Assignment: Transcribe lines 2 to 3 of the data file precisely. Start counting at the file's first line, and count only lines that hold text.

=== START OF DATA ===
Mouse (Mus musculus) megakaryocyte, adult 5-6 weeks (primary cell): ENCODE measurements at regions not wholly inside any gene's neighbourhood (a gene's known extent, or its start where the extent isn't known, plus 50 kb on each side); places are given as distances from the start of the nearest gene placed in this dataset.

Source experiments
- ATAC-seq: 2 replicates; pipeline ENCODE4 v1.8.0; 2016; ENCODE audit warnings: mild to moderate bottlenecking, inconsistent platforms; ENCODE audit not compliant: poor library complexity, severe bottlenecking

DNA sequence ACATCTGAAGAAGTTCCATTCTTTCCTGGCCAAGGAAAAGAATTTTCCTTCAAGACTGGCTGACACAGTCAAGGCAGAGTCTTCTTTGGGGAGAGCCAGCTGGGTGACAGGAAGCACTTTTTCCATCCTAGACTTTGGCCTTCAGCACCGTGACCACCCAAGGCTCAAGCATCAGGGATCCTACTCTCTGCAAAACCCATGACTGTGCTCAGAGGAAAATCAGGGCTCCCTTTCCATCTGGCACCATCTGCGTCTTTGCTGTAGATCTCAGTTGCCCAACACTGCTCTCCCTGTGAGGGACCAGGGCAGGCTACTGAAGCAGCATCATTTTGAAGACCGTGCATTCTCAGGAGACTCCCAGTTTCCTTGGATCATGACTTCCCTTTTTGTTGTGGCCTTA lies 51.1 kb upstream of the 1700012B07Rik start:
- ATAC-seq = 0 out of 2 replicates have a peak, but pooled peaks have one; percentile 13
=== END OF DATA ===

Source experiments
- ATAC-seq: 2 replicates; pipeline ENCODE4 v1.8.0; 2016; ENCODE audit warnings: mild to moderate bottlenecking, inconsistent platforms; ENCODE audit not compliant: poor library complexity, severe bottlenecking